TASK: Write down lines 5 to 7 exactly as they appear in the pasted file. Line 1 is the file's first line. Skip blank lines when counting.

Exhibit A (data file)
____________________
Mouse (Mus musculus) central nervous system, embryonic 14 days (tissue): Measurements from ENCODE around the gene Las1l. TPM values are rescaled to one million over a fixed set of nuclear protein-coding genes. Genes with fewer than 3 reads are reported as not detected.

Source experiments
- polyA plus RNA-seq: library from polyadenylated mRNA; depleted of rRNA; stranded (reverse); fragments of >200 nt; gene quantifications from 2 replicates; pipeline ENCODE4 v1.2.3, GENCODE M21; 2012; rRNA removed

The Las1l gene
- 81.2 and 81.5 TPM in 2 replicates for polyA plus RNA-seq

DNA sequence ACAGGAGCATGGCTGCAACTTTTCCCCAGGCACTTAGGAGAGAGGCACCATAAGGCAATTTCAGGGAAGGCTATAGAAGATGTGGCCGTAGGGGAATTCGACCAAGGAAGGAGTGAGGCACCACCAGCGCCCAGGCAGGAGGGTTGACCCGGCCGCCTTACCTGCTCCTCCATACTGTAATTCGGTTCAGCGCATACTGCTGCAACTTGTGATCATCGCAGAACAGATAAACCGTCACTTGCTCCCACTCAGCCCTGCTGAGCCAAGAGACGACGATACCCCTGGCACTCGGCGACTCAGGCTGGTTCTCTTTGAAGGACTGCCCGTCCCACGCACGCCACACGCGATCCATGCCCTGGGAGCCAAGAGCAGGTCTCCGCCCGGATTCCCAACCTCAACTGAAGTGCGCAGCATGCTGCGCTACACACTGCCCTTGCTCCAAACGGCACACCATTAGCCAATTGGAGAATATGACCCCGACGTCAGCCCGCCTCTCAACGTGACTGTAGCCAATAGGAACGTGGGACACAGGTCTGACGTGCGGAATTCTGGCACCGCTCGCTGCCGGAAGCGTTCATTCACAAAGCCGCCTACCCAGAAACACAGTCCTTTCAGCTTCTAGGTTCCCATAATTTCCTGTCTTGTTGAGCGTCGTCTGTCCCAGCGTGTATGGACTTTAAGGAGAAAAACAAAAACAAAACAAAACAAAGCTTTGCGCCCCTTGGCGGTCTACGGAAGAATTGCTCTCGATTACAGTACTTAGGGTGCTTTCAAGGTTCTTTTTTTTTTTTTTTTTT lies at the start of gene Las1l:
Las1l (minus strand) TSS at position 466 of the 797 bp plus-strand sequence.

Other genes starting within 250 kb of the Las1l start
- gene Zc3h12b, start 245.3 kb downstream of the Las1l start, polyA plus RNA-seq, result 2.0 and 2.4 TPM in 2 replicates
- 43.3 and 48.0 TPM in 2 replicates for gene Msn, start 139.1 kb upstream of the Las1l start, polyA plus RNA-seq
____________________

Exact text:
- 81.2 and 81.5 TPM in 2 replicates for polyA plus RNA-seq

DNA sequence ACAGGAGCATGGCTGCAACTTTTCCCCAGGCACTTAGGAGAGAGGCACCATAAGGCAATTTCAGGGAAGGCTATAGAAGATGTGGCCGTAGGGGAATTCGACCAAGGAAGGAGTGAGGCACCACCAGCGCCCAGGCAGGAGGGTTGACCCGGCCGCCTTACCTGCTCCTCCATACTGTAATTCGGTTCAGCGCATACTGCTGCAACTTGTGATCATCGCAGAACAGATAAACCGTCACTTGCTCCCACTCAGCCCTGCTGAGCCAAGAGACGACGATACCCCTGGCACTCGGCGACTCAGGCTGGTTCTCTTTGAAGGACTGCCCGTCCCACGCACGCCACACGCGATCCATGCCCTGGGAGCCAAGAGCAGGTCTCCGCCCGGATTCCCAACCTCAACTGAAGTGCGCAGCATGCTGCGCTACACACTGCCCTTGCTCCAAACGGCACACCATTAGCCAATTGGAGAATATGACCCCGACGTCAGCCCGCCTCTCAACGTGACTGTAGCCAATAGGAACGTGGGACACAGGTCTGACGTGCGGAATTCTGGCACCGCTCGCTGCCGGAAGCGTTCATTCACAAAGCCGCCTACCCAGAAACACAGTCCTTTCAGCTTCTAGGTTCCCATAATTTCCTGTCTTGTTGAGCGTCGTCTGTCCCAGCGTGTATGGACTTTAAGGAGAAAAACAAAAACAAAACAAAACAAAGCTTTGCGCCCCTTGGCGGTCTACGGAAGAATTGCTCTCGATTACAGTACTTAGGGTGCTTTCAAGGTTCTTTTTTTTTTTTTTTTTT lies at the start of gene Las1l:
Las1l (minus strand) TSS at position 466 of the 797 bp plus-strand sequence.